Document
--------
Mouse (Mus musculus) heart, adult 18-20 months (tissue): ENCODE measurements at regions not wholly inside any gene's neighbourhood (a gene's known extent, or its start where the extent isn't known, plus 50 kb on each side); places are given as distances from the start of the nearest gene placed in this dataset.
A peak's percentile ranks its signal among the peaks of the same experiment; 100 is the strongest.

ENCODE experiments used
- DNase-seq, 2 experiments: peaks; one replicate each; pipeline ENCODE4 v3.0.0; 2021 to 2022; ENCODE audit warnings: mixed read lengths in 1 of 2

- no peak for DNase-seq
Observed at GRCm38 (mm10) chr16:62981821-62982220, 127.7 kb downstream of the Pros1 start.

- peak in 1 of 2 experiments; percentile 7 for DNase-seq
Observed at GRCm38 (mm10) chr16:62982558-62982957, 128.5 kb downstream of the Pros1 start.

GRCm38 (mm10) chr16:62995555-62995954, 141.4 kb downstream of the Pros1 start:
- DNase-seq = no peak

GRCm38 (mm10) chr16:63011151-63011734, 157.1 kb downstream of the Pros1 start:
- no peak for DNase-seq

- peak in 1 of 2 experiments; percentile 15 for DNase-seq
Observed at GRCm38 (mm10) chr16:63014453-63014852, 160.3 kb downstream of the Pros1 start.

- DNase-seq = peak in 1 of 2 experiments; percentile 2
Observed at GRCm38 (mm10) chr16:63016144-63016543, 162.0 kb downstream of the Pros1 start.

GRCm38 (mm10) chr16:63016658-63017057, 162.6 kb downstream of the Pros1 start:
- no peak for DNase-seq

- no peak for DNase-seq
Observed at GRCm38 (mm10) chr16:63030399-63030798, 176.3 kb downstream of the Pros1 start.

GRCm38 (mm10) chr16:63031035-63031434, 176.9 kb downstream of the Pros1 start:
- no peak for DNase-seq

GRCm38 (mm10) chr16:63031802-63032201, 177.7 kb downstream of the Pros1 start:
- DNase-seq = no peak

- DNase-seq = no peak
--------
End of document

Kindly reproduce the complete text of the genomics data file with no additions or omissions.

Mouse (Mus musculus) heart, adult 18-20 months (tissue): ENCODE measurements at regions not wholly inside any gene's neighbourhood (a gene's known extent, or its start where the extent isn't known, plus 50 kb on each side); places are given as distances from the start of the nearest gene placed in this dataset.
A peak's percentile ranks its signal among the peaks of the same experiment; 100 is the strongest.

ENCODE experiments used
- DNase-seq, 2 experiments: peaks; one replicate each; pipeline ENCODE4 v3.0.0; 2021 to 2022; ENCODE audit warnings: mixed read lengths in 1 of 2

- no peak for DNase-seq
Observed at GRCm38 (mm10) chr16:62981821-62982220, 127.7 kb downstream of the Pros1 start.

- peak in 1 of 2 experiments; percentile 7 for DNase-seq
Observed at GRCm38 (mm10) chr16:62982558-62982957, 128.5 kb downstream of the Pros1 start.

GRCm38 (mm10) chr16:62995555-62995954, 141.4 kb downstream of the Pros1 start:
- DNase-seq = no peak

GRCm38 (mm10) chr16:63011151-63011734, 157.1 kb downstream of the Pros1 start:
- no peak for DNase-seq

- peak in 1 of 2 experiments; percentile 15 for DNase-seq
Observed at GRCm38 (mm10) chr16:63014453-63014852, 160.3 kb downstream of the Pros1 start.

- DNase-seq = peak in 1 of 2 experiments; percentile 2
Observed at GRCm38 (mm10) chr16:63016144-63016543, 162.0 kb downstream of the Pros1 start.

GRCm38 (mm10) chr16:63016658-63017057, 162.6 kb downstream of the Pros1 start:
- no peak for DNase-seq

- no peak for DNase-seq
Observed at GRCm38 (mm10) chr16:63030399-63030798, 176.3 kb downstream of the Pros1 start.

GRCm38 (mm10) chr16:63031035-63031434, 176.9 kb downstream of the Pros1 start:
- no peak for DNase-seq

GRCm38 (mm10) chr16:63031802-63032201, 177.7 kb downstream of the Pros1 start:
- DNase-seq = no peak

- DNase-seq = no peak